Fox News Medical A-Team member Dr. Marc Siegel suggested to the hosts of Fox & Friends on Thursday that Barack Obama should not push to cure cancer because he was the “wrong commander-in-chief” for the job.
During President Obama’s State of the Union Address on Tuesday, he announced that Vice President Joe Biden would lead a “moon shot” to find a cure for cancer.
On Thursday’s edition of Fox & Friends, host Steve Doocy argued that there was nothing special about Obama’s proposal because Republican President Richard Nixon had also “waged a war” on cancer.
“Some people when they saw this said, ‘Wait a minute, isn’t President Obama’s Obamacare kind of stifling innovation with all the penalties and taxes and regulations?'” Doocy opined.
“Absolutely,” Siegel agreed. “He’s the wrong commander-in-chief in the war on cancer.”
The doctor said that Nixon had “put his money where his mouth is” by budgeting an extra $100 million to cure cancer.
However, Siegel argued that Obama was actually hurting cancer research by insuring more Americans with the Affordable Care Act.
“Guess what won’t cover this stuff? Obamacare,” Siegel griped. “Because Obamacare is one size fits all. Obamacare is not going to say, ‘Hey, this cancer that you have that no one else has, we’re going to get insurance to cover it.'”
“Obamacare is narrow networks of doctors,” he continued. “It doesn’t include most of these major medical centers, the cancer institutes. It won’t include these treatments that are $100,000 per year. And not only that, as you just said, it stifles innovation.”
Doocy doubted that Obama was serious about curing cancer, and wondered if the idea was just an “homage to Joe” instead of an “actual effort” because the vice president’s son had recently died of cancer.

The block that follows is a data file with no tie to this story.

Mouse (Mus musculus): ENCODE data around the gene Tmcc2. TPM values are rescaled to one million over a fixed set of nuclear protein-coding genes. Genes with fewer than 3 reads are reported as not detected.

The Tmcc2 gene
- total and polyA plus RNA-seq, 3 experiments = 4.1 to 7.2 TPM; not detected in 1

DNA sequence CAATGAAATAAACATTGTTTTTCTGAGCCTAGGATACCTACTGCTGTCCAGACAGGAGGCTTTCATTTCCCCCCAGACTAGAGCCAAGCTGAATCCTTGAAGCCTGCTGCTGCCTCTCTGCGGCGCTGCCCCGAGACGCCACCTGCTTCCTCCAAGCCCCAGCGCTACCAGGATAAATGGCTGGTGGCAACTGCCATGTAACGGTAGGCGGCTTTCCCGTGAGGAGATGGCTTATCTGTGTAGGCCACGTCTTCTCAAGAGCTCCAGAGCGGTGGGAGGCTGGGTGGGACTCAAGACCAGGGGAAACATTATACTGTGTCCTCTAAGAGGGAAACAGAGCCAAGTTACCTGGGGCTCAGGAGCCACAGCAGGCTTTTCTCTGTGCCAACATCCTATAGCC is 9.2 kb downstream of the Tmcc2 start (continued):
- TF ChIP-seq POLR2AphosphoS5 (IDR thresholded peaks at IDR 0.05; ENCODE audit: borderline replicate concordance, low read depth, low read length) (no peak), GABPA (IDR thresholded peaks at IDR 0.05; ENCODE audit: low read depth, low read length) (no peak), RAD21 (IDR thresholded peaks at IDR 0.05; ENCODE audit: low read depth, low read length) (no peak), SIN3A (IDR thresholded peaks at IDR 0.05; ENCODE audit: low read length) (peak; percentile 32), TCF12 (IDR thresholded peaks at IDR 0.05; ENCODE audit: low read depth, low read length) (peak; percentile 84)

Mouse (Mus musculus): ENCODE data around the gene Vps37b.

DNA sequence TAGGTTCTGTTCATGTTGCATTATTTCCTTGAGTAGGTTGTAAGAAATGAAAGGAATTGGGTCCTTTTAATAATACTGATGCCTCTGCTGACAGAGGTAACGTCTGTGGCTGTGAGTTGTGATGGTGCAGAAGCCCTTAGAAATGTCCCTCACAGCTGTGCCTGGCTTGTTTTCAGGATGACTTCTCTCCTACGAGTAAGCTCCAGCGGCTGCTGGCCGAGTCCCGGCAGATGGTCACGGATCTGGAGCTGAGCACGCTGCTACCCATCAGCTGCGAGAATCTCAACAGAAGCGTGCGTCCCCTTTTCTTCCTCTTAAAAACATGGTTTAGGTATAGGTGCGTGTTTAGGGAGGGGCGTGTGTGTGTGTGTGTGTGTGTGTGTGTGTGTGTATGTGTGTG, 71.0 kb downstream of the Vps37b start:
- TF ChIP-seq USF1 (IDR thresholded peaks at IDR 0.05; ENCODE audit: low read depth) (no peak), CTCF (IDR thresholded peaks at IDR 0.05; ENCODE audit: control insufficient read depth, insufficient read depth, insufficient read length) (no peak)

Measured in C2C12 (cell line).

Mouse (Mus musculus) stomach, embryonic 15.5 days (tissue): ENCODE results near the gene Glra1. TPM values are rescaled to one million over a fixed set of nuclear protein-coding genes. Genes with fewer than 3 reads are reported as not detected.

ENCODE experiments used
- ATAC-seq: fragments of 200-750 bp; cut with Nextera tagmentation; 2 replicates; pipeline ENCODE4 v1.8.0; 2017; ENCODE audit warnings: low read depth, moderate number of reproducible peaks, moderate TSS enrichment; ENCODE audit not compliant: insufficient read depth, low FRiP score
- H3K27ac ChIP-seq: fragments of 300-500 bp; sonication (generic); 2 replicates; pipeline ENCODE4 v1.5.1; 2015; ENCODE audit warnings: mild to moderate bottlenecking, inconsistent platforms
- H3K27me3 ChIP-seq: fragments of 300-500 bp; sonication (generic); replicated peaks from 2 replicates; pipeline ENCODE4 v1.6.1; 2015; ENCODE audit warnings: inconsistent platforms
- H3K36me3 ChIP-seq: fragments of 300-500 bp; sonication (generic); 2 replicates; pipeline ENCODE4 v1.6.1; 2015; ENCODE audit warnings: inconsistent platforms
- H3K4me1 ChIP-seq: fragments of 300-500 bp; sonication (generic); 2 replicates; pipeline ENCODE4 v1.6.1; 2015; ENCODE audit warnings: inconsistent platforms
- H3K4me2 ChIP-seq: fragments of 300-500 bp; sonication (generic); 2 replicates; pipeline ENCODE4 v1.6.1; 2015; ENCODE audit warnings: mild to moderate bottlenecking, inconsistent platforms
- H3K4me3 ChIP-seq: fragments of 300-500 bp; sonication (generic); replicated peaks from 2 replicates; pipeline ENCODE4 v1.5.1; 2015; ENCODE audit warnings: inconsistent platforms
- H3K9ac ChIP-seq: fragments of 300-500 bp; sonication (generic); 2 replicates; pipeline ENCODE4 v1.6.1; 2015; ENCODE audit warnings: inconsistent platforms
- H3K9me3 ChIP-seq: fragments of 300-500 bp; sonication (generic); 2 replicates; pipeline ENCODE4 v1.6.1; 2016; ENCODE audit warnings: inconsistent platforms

“It’s a very nice sentiment for Joe Biden,” Siegel agreed, adding that Obama was just “glomming on” to the effort so he could take credit for an eventual cancer cure.
“He wants to take a bow here,” he quipped. But he’s not really delivering.”
Media Matters pointed out that conservative media outlets had “distorted” an Associated Press report which found that only four of 19 cancer centers surveyed said that all health insurance plans had access to all treatments.
“Nothing in the AP report says that any of the cancer treatment facilities are excluded from all of the exchange plans in a given state, like the New York Post and Fox suggest,” Media Matters noted. “The truth is that a hospital being included in a particular plan’s network is a decision that’s made between the provider and the insurance company, and the choice to restrict access to certain providers, especially high-cost providers, is one that insurance companies have been making for decades.”
A press release from the White House this week revealed that President Barack Obama had budgeted a $215 million investment “to accelerate biomedical discoveries and provide clinicians with new tools, knowledge, and therapies to select which treatments will work best for which patients.”
The statement said that the effort would include “the design and testing of effective, tailored treatments for cancer by expanding genetically based clinical cancer trials, exploring fundamental aspects of cancer biology, and establishing a national “cancer knowledge network” that will generate and share new knowledge to fuel scientific discovery and guide treatment decisions.”
Watch the video below, uploaded by Media Matters.
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